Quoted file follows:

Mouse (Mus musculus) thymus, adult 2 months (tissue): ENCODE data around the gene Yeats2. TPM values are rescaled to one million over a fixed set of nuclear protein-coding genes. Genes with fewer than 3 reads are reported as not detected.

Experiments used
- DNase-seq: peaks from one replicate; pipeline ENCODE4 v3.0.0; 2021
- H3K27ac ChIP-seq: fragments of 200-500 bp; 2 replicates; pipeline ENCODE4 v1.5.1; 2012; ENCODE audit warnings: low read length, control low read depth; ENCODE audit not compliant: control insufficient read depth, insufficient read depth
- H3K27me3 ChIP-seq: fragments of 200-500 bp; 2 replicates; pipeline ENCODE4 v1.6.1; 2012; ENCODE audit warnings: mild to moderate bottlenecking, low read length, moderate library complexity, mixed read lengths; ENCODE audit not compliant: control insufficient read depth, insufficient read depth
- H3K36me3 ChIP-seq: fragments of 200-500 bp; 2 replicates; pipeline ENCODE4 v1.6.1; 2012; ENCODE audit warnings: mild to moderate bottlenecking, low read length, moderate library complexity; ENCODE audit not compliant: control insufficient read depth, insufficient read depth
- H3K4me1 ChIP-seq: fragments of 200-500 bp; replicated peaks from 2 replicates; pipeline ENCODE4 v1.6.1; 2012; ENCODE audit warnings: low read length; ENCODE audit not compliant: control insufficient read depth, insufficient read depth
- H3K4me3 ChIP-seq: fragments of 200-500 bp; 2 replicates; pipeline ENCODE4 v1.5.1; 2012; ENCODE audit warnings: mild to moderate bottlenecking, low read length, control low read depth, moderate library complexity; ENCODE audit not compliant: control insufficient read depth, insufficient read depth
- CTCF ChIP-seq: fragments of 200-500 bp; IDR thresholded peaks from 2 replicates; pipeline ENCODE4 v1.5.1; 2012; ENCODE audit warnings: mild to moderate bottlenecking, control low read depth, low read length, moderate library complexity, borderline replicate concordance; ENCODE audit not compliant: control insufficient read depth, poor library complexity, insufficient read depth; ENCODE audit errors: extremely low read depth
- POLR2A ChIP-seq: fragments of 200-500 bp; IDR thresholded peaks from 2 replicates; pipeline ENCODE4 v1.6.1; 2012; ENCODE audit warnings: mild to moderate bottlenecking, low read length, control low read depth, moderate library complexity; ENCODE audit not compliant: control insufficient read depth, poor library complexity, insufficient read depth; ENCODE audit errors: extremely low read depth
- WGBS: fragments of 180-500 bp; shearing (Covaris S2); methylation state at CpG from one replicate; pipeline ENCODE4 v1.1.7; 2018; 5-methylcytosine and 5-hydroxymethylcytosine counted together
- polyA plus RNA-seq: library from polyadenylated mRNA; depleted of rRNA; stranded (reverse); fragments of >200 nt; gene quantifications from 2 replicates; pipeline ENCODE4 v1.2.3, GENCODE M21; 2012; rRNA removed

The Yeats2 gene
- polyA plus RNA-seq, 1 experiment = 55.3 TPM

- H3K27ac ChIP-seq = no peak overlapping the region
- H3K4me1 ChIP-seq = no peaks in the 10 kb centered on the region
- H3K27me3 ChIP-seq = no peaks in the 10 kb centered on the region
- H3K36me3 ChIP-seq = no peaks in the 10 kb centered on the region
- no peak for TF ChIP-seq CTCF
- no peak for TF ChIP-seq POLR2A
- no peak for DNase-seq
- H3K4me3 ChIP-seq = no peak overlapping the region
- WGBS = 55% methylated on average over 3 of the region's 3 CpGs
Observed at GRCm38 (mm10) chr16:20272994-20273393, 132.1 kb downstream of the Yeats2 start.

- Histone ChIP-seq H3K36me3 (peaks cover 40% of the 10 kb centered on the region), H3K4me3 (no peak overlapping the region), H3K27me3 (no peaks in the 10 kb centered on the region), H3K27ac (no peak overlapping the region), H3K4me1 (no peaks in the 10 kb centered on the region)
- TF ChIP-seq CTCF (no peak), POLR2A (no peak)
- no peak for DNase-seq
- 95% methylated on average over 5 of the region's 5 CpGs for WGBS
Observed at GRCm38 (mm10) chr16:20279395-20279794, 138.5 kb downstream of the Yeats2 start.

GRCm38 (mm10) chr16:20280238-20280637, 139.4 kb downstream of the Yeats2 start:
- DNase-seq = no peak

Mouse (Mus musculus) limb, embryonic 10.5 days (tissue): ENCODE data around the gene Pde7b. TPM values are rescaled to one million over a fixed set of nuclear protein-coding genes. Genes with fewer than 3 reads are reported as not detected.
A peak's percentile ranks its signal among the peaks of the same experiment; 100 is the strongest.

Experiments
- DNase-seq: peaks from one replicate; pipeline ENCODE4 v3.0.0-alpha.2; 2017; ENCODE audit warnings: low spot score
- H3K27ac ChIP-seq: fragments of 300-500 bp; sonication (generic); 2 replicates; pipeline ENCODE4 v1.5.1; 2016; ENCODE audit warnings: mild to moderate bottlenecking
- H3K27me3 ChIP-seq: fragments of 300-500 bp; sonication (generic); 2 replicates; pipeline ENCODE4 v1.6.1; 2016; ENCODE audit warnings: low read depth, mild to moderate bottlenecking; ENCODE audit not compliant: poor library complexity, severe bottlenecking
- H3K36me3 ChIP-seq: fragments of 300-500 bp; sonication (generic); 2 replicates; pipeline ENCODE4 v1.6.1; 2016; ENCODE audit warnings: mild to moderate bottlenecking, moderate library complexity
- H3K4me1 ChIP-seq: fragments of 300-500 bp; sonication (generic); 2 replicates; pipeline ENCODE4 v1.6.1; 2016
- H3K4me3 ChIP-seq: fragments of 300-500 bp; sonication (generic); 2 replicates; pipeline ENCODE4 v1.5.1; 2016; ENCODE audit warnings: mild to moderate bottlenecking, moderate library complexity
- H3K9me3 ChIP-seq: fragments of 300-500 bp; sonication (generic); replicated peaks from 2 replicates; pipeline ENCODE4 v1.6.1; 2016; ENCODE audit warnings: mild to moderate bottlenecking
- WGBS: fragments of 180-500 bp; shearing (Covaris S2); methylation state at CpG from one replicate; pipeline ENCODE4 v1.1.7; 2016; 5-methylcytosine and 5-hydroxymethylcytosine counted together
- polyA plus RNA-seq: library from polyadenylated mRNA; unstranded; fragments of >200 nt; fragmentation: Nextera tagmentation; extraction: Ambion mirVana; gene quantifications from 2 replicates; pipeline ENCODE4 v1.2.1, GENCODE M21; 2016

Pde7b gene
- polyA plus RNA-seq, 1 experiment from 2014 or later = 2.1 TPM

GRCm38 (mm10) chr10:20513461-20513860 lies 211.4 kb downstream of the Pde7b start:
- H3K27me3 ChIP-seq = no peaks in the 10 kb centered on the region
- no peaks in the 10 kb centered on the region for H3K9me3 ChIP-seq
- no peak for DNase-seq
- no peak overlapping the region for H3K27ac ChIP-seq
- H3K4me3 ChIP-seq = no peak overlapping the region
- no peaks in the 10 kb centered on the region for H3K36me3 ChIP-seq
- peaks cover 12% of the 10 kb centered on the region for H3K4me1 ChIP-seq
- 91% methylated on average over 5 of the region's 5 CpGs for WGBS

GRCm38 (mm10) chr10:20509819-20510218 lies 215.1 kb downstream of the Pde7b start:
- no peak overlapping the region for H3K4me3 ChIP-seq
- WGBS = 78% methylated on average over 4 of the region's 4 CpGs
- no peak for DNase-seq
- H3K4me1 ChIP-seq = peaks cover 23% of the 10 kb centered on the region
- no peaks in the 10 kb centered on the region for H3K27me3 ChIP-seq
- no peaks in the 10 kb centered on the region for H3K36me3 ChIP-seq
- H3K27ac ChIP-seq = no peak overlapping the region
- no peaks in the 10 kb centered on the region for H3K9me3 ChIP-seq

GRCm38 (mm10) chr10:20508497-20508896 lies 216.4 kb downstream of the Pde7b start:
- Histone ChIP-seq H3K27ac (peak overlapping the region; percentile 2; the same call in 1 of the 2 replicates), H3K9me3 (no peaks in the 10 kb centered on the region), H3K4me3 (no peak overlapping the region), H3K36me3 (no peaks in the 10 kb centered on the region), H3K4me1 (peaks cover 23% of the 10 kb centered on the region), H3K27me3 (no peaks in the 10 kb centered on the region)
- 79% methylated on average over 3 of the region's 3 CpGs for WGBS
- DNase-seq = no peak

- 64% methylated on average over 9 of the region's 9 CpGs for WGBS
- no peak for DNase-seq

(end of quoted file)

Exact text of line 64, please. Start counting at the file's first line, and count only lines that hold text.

GRCm38 (mm10) chr10:20508497-20508896 lies 216.4 kb downstream of the Pde7b start: